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From Mike Matrigali <mikem_...@sbcglobal.net>
Subject Re: Is it possible to force read-only mode?
Date Fri, 17 Jun 2005 15:51:28 GMT
I believe the problem is that derby just does not currently support
the type of read only that you want.  It supports read only
connections, but not a database marked read only.  It uses the lock
to coordinate with other connections which may try to access the
database.

I believe if one were to implement some sort of admin command which
marked a database as read only in the system catalogs somehow, and
made sure write connections figured it out and failed very early
in the boot process you could get what you are looking for.  Things
to worry about:

1) When marking the database, you need to worry about outstanding
    changes to data pages still in the cache and out standing log
    records in the log before the most recent checkpoint.  Otherwise
    booting the database may require writes to data pages and or
    log files and as soon as 2 JVMs are writing to data pages or log
    files the db is almost sure to be corrupted.

2) Some read only queries still require temporary files, sort is the
    most obvious example.  Current Derby support of readonly db's still
    allow these temp files, and assume that even if the derby db is
    located on some truly read only media like a CD, that the application
    will set a separate writable temp space.  The names of the files
    in the temp space are coordinated within a single JVM, but if 2 JVMs
    accessed the same db on the same machine with the same temp space
    it would not work as currently implemented.


Daniel Noll wrote:
> Kathey Marsden wrote:
> 
>> Daniel Noll wrote:
>>
>>  
>>
>>> We have considered this option and discarded it for the time being.
>>>
>>> Basically, our application isn't client-server, and probably won't be
>>> for a while... probably a long while.  We just wanted to implement a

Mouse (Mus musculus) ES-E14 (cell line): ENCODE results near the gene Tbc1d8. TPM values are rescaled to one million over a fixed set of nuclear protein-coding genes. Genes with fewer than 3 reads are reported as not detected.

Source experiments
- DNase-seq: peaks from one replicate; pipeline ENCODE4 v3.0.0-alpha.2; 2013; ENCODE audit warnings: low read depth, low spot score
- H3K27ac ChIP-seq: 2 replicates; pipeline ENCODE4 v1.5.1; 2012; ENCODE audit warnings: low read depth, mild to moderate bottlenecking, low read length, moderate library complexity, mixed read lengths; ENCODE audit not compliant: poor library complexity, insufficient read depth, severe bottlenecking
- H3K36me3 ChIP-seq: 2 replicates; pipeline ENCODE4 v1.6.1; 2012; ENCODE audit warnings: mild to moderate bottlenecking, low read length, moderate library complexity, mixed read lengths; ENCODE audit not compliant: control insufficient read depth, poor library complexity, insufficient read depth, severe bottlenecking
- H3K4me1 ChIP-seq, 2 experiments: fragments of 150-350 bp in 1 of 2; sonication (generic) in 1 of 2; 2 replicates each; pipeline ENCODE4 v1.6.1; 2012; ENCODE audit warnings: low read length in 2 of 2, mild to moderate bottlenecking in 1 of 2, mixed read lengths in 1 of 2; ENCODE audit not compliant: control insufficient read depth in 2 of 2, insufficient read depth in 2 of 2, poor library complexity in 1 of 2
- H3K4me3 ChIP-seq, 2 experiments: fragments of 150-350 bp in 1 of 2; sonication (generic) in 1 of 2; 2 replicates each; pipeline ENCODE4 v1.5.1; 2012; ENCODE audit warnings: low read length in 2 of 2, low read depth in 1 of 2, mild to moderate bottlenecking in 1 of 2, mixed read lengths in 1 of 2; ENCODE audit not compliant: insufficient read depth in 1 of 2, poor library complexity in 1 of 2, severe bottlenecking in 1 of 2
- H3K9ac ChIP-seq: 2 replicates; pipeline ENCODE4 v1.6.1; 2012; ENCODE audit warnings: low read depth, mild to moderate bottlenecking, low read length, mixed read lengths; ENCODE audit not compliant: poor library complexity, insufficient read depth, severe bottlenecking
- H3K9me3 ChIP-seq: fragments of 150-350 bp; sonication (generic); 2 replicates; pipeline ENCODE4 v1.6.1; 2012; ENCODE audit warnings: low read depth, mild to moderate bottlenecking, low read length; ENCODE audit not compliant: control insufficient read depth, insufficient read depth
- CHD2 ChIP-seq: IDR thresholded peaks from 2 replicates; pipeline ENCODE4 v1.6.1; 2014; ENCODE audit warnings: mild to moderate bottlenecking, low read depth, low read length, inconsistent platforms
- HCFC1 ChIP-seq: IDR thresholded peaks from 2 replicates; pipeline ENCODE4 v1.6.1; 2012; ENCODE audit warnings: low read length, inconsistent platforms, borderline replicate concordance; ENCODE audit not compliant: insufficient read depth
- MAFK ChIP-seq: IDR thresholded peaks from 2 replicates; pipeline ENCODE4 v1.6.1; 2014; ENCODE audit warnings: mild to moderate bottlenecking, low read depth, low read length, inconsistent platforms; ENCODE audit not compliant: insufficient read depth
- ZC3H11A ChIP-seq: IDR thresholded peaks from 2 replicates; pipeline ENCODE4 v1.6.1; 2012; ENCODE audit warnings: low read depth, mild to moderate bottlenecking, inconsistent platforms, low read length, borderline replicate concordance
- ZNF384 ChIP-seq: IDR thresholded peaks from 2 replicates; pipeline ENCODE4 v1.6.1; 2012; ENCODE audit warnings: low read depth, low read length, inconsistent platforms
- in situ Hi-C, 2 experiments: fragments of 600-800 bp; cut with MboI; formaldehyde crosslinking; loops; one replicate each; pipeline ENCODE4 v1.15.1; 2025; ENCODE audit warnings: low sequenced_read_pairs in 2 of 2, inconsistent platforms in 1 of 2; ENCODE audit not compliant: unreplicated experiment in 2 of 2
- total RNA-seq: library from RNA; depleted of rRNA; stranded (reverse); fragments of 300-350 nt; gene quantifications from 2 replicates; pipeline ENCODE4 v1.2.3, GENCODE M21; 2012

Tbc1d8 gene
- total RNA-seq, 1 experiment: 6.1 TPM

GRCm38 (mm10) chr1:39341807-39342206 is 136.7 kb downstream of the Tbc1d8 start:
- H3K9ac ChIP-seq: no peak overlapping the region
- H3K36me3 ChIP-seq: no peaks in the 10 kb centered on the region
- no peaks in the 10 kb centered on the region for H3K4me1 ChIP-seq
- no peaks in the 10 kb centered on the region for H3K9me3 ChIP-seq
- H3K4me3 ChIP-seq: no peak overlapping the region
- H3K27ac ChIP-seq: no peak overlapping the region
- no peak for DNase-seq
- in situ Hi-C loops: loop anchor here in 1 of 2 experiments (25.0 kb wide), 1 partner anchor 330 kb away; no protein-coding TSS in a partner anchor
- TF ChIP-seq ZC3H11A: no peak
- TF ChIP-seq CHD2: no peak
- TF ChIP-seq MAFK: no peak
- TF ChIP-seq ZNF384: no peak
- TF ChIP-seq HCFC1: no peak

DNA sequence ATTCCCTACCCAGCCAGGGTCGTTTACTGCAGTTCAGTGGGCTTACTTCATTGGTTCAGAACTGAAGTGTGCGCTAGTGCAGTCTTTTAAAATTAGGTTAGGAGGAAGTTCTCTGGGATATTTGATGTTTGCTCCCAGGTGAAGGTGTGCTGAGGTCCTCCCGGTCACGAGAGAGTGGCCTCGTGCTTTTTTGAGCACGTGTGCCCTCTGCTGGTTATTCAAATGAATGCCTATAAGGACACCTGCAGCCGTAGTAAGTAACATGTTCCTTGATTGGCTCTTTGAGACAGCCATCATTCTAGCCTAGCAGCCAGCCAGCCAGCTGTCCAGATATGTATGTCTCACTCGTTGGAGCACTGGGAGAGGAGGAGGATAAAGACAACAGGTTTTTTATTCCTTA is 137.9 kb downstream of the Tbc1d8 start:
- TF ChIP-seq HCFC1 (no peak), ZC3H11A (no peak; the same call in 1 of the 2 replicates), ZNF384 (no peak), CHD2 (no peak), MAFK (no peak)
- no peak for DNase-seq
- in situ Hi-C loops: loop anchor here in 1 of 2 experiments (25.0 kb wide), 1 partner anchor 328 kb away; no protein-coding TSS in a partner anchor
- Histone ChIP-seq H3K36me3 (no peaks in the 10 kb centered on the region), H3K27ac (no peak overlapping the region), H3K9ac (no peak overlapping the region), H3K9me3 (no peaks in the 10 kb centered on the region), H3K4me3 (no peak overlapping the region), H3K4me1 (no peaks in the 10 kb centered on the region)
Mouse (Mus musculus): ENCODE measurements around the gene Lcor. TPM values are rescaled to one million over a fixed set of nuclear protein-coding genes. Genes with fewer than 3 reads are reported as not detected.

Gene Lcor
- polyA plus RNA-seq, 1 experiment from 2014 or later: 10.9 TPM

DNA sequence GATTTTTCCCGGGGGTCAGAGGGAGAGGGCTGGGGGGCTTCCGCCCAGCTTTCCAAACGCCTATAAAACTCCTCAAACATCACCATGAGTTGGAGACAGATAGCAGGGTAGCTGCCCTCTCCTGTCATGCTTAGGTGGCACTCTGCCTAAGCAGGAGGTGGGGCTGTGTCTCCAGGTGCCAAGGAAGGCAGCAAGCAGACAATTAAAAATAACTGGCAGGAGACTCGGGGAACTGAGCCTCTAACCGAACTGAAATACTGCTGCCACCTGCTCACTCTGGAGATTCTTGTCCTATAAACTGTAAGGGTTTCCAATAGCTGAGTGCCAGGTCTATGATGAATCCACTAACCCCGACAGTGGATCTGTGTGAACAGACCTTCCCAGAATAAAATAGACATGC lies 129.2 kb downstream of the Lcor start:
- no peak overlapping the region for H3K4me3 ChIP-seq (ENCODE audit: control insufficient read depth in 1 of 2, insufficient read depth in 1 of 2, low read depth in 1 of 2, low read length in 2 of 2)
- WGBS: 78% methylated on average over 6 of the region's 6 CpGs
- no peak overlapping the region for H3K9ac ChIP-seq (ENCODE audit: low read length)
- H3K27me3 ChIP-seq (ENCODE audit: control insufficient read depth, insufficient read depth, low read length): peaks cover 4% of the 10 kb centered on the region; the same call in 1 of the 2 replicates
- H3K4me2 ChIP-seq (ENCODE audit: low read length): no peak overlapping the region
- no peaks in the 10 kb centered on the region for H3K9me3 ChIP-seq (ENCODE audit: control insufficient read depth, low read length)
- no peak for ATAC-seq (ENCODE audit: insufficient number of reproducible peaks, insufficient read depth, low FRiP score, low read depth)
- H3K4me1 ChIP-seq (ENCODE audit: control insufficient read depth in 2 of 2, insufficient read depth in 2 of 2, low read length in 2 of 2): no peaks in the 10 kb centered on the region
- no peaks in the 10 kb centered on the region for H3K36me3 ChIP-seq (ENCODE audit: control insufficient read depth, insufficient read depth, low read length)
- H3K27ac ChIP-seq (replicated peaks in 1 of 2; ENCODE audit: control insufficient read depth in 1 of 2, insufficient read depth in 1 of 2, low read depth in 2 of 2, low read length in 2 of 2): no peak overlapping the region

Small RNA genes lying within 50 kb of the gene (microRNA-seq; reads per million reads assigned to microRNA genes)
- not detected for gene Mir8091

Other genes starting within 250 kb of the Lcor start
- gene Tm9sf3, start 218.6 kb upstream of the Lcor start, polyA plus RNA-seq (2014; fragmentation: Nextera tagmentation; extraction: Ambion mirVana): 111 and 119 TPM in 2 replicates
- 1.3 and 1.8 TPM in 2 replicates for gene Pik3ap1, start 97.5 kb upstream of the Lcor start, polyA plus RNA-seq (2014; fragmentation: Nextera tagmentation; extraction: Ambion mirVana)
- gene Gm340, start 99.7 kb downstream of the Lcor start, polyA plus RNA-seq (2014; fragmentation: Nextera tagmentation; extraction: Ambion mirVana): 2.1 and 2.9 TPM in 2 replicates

>>> cheap way for two people to look at the same database through our app
>>> at the same time, possibly on different machines (the data would be
>>> accessible via NFS, CIFS, or whatever.)  Since no user needs to modify
>>> the database (and doing so would be bad, for various reasons) I
>>> figured that read-only mode could be used to do this.
>>>
>>>   
>>
>>
>> I don't have real clarity on your configuration but I think the embedded
>> server model might be appropriate for what you are doing. Your app
>> continues to use embedded but you start network server in the same jvm
>> to allow access by external jvms.
>> You can probably test this very quickly to see if it is what you need by
>> setting the property derby.drda.startNetworkServer=true  in your
>> derby.properties file and starting up your application.  Then you can
>> safely connect with ij  from another JVM.
>>  
>>
> My problem is something like this (I'll use the standard naming scheme
> for arbitrary users)...
> 
> Suppose that Alice and Bob both want to open a database located at
> file://server/data/case-001/Database .
> 
> You're saying that Alice's app can simply start an embedded server and
> that Bob's app can connect to that server.  The problems with this, as
> we see it, are:
> 
>    1. Bob's app has no way to figure out which host on its subnet is
>       running the server.
> 
>    2. Even if the app knows which host is running the server, it has no
>       easy way to correlate the file it wants to open with a database
>       URL for remote connection.
> 
>    3. If Alice decides to close her app, it will affect Bob's
>       connection, and we'll need sophisticated logic to make Bob's
>       app create a new embedded server, which Alice will then need
>       to connect to when she fails to connect to the database.
> 
>    4. The situation becomes even more difficult if there are more
>       than one app running on the same host, which happens on
>       terminal server setups.  Alice might open up one database and
>       Bob wants to open another, and both of these need to start
>       the embedded server in case Charlie wants to open either one.
> 
>       Even if we ran each server on a different port somehow, which
>       port does charlie connect to?
> 
>    5. The two hosts might not even be on the same network segment, and
>       thus would be unable to intercommunicate at all.
> 
> It seems like this problem wouldn't exist at all if Derby didn't try to
> lock the database.  My real question is, if I want to open it in
> read-only mode anyway, what business does it have locking it from other
> readers?
> 
> Daniel
> 


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